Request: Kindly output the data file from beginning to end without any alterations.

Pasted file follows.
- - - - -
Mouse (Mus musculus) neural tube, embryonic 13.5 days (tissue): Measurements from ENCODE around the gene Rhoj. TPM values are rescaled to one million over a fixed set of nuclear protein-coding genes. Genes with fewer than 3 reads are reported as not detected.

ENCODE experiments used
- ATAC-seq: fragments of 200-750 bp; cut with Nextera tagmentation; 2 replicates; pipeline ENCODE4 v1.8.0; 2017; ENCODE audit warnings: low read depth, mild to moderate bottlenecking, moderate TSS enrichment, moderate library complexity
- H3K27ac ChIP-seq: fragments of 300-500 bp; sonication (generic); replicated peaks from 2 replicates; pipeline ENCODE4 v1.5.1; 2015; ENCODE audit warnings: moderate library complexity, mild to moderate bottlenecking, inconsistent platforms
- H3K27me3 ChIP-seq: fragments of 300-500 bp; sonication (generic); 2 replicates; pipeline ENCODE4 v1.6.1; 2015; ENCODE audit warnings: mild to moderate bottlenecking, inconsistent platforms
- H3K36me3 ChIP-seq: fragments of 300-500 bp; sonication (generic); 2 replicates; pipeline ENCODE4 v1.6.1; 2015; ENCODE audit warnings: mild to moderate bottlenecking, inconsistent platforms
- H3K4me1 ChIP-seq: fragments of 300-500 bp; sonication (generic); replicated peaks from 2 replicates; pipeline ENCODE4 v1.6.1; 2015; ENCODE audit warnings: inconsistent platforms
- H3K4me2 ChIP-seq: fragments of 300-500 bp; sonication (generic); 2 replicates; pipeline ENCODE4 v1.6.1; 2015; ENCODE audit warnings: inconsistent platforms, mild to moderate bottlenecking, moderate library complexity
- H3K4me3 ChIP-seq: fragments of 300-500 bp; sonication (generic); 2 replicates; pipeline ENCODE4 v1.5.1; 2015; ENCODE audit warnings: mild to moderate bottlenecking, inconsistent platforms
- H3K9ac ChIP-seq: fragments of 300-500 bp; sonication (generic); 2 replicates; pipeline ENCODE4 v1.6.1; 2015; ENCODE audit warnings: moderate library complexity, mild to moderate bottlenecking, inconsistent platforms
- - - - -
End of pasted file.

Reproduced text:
Mouse (Mus musculus) neural tube, embryonic 13.5 days (tissue): Measurements from ENCODE around the gene Rhoj. TPM values are rescaled to one million over a fixed set of nuclear protein-coding genes. Genes with fewer than 3 reads are reported as not detected.

ENCODE experiments used
- ATAC-seq: fragments of 200-750 bp; cut with Nextera tagmentation; 2 replicates; pipeline ENCODE4 v1.8.0; 2017; ENCODE audit warnings: low read depth, mild to moderate bottlenecking, moderate TSS enrichment, moderate library complexity
- H3K27ac ChIP-seq: fragments of 300-500 bp; sonication (generic); replicated peaks from 2 replicates; pipeline ENCODE4 v1.5.1; 2015; ENCODE audit warnings: moderate library complexity, mild to moderate bottlenecking, inconsistent platforms
- H3K27me3 ChIP-seq: fragments of 300-500 bp; sonication (generic); 2 replicates; pipeline ENCODE4 v1.6.1; 2015; ENCODE audit warnings: mild to moderate bottlenecking, inconsistent platforms
- H3K36me3 ChIP-seq: fragments of 300-500 bp; sonication (generic); 2 replicates; pipeline ENCODE4 v1.6.1; 2015; ENCODE audit warnings: mild to moderate bottlenecking, inconsistent platforms
- H3K4me1 ChIP-seq: fragments of 300-500 bp; sonication (generic); replicated peaks from 2 replicates; pipeline ENCODE4 v1.6.1; 2015; ENCODE audit warnings: inconsistent platforms
- H3K4me2 ChIP-seq: fragments of 300-500 bp; sonication (generic); 2 replicates; pipeline ENCODE4 v1.6.1; 2015; ENCODE audit warnings: inconsistent platforms, mild to moderate bottlenecking, moderate library complexity
- H3K4me3 ChIP-seq: fragments of 300-500 bp; sonication (generic); 2 replicates; pipeline ENCODE4 v1.5.1; 2015; ENCODE audit warnings: mild to moderate bottlenecking, inconsistent platforms
- H3K9ac ChIP-seq: fragments of 300-500 bp; sonication (generic); 2 replicates; pipeline ENCODE4 v1.6.1; 2015; ENCODE audit warnings: moderate library complexity, mild to moderate bottlenecking, inconsistent platforms